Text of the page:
Home Fermentation


#1

Mod: split from the Trader Joe's Yea/Nay/Meh 2017 discussion


I have an irrational fear of home fermentation! No problem making my own refrigerator pickles but somehow the "leave the kimchi on the counter " part of the recipe makes hesitant… (i live alone! Who call 911 if i poison myself?!)

Gonna keep poking around at recipes, maybe try a small batch that does a long slow fermentation in the fridge…


Trader Joe's Yea/Nay/Meh 2017
Winter 2018 (Jan-Mar) Cuisine of the Quarter - NOMINATIONS
#2

Not so irrational if you’ve ever been slapped in the face by a rogue sourdough starter. I’m experimenting with kefir right now – I purchased the grains off Craigslist – and I completely understand your fear.


#3

!!
That is not reassuring…!! (And of course kinda funny since it didnt happen to me ;))


#4

Here’s a good kimchi recipe from a trusted source, Colorado State University Extension. They have two options for fermentation, one is in the fridge. But I have found that you still need 1-2 days at cool room temp. 60-75F, to get it started.
http://farmtotable.colostate.edu/prepare-ferment/kimchi.php

Sauerkraut directions


#5

Or you can get these nifty lids and not worry about contamination.

Here is my kimchee.

I’ve also made sauerkraut and picked daikon radish.


(John) #6

Fillmore Container also sells a valve for fermentation. However, it’s really not possible to poison yourself via lactic fermentation. The lactobacillus kills off all the nasty stuff. If not, the whole human race would have been poisoned off long since.


#7

Crappy, overpriced lids, don’t stop contamination. Sanitizing and food prep hygiene does.


#8

Okay, then.

I think I meant to reply to @Trockwood


#9

That is my understanding: the lactobacillus actually does away with anything nasty.


(John) #10

A couple other bits of advice. Be careful what salt you use. It has to be pure salt - NO ADDITIVES. Additives like Iodine will prevent the fermentation. I usually use kosher salt or sometimes canning & pickling salt if I have surplus. Also - my kraut seems to ferment faster than the recipes say. Most recipes I read say 4-6 weeks. Mine’s done in 2 & 3 weeks is stretching it. If you let it go to long the cabbage gets soft & mucky. I ferment kraut in the kitchen (no - It doesn’t stink) at average room temp.


#11

What temp is your kitchen? I bet it’s too warm. That’s why it is fermenting fast, and why it gets soft and mucky.

I ferment in my basement where it never gets above 72F in Summer, and never below 64F in Winter. I do a slow, low temp ferment, and don’t do much fermenting during the Summer. When I do, for things like hot sauces and kimchi, I do it in a section of the basement which houses my office and I have AC running so it is 68-71F. For the kimchi I do it at that room temp for a day or two, then finish it off in the fridge. For fermenting 62-72F results in better quality product. Whether it’s pickles, kraut, sauces, beer, wine, hard cider, etc.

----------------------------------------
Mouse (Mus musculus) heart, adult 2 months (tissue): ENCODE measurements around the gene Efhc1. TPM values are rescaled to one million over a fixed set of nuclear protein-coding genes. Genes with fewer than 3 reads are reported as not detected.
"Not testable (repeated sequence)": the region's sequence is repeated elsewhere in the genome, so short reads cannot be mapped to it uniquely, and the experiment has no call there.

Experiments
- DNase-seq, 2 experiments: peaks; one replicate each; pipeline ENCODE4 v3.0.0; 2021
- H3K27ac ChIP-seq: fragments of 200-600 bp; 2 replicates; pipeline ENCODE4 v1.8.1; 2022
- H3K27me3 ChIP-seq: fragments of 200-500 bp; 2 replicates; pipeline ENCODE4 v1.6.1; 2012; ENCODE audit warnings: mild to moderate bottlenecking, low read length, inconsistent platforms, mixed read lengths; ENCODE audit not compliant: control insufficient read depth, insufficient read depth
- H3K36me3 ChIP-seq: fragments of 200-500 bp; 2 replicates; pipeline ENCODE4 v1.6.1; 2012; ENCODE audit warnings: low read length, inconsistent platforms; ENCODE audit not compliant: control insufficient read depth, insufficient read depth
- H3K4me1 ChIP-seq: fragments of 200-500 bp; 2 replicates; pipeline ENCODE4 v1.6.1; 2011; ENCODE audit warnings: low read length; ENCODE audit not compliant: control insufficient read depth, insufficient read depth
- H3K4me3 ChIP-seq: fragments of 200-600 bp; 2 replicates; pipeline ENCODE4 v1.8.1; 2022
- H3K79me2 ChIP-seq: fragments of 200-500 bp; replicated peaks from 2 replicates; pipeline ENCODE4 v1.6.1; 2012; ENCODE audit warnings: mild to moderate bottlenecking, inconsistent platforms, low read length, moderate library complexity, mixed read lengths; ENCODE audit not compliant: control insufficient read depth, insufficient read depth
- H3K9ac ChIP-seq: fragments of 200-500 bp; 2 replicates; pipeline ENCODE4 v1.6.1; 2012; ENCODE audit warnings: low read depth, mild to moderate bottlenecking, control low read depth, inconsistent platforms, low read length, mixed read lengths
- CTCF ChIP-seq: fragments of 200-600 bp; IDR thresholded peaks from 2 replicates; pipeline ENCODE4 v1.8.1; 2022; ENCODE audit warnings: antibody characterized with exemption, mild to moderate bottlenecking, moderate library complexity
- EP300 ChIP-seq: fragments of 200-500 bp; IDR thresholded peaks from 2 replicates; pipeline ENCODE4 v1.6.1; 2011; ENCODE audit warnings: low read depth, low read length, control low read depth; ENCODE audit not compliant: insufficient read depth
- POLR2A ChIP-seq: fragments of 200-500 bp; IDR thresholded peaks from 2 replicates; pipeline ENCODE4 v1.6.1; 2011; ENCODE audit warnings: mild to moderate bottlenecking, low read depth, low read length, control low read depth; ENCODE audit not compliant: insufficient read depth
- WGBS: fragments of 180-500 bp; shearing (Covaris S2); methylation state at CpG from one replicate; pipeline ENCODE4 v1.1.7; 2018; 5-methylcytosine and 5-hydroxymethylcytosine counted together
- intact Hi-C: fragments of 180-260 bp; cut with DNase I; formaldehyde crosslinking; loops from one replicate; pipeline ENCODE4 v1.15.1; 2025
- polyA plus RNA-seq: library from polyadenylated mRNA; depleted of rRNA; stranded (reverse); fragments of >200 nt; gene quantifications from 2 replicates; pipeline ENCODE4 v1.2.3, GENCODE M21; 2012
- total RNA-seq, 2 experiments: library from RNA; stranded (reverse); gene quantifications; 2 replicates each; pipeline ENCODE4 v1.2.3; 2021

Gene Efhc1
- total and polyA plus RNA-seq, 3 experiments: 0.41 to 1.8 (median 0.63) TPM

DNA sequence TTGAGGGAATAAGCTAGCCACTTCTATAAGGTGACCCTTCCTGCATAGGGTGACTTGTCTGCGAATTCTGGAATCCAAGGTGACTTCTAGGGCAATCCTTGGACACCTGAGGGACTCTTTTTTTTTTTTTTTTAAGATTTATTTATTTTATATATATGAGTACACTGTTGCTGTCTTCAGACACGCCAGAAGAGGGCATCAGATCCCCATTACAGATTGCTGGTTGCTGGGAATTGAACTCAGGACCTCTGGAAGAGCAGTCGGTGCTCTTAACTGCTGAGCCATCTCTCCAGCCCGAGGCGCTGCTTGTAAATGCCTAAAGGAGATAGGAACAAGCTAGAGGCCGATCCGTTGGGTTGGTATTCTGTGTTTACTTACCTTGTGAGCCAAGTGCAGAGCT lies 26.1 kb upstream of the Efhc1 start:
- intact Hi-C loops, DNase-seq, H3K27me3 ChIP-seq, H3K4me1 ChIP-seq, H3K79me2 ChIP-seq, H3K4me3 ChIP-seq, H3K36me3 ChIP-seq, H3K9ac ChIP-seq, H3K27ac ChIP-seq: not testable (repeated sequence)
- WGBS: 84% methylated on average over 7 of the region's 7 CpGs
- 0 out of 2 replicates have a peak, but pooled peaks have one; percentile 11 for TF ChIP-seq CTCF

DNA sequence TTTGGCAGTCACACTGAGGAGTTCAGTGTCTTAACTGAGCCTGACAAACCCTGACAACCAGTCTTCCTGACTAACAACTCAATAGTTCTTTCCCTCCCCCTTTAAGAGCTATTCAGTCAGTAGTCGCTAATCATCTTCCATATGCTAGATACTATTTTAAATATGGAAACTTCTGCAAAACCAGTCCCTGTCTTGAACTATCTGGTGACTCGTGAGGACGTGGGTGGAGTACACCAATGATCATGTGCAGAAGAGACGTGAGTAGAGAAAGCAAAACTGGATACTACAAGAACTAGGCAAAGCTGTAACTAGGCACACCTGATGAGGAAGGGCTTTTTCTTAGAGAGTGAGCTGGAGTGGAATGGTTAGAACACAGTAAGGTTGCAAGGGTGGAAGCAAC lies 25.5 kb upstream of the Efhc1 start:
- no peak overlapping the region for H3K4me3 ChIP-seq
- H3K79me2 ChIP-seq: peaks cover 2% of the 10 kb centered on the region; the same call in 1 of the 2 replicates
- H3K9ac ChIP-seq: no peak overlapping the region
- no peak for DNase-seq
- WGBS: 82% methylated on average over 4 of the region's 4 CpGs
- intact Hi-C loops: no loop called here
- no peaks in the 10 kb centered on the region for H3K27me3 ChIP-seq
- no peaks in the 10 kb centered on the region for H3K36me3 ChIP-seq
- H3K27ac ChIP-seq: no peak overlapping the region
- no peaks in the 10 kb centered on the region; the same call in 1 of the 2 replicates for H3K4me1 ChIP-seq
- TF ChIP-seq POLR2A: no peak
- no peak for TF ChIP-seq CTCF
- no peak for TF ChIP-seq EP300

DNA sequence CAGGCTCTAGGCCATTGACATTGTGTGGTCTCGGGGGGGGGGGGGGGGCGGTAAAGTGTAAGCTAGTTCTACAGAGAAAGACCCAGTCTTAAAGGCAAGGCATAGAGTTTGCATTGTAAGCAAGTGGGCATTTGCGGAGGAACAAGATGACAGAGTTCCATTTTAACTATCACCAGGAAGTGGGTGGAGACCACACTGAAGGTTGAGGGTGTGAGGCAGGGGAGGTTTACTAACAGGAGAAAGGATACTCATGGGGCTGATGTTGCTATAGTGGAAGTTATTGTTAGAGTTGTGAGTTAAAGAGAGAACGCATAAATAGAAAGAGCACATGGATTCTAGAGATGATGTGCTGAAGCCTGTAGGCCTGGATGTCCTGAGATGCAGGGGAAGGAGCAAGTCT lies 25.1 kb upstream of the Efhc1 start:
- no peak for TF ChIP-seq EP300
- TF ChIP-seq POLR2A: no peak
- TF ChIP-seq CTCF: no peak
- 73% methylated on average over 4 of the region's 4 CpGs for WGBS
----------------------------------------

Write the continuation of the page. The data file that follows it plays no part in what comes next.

#12

To be more specific the lactobacillus doesn’t do anything to kill off bad bacteria. It’s the lactic acid they produce that does. Most bad organisms can’t survive in an acidic environment.


#13

My first attempt at dill pickles.


(John) #14

Those look exactly like pickles Book. I see garlic, mustard seed, dill, maybe a bay leaf? They’re going to be tasty.

Speaking of home fermentation, (warning - possible thread hijack), I had some cayenne peppers fermenting in a gallon jug with a plastic lid & airlock valve. I actually had two jugs going but one got a little excited & expanded to the point that it backed up into the valve. Now the valve has a stem which goes through a plastic cap that screws onto the jug. As is my usual procedure I pulled the valve out of the cap before removing the cap. Old Faithful in cayenne pepper. I swear it hit the kitchen ceiling. So I quick put my thumb on the hole which diverted the spray onto the kitchen counter. At which point Jul walks in from walking the dog.

Home fermentation can be very exciting sometimes.


#15

This is not technically a ferment, but I actually messed up my preserved lemons somehow. I’m sad because it was the last of the Meyers for the season.


#16

That really sucks…Do you think it was the recipe? Or did the lemon rise above the liquid?

I always use a jar with “shoulders” - that helps keep the lemons from being exposed to air. I also add the juice of 2 extra lemons as insurance.


#17

So which batch turned out better, the 5% or the 3.5% ?


#18

I liked the 5%, it was a bit crisper and and more “pickley”, but both were good! My friends were impressed I made pickles. :slight_smile: I was surprised how non-labor intensive the procedure was.


#19

Thanks!


#20

I’m not sure. I’ve made them before with no issues. I’m pretty sure they were below the liquid, I used a weight. The only thing I can think of is that I didn’t get all the air out, and we had a heat wave for the two days I had them out, although I kept them in a dark cupboard.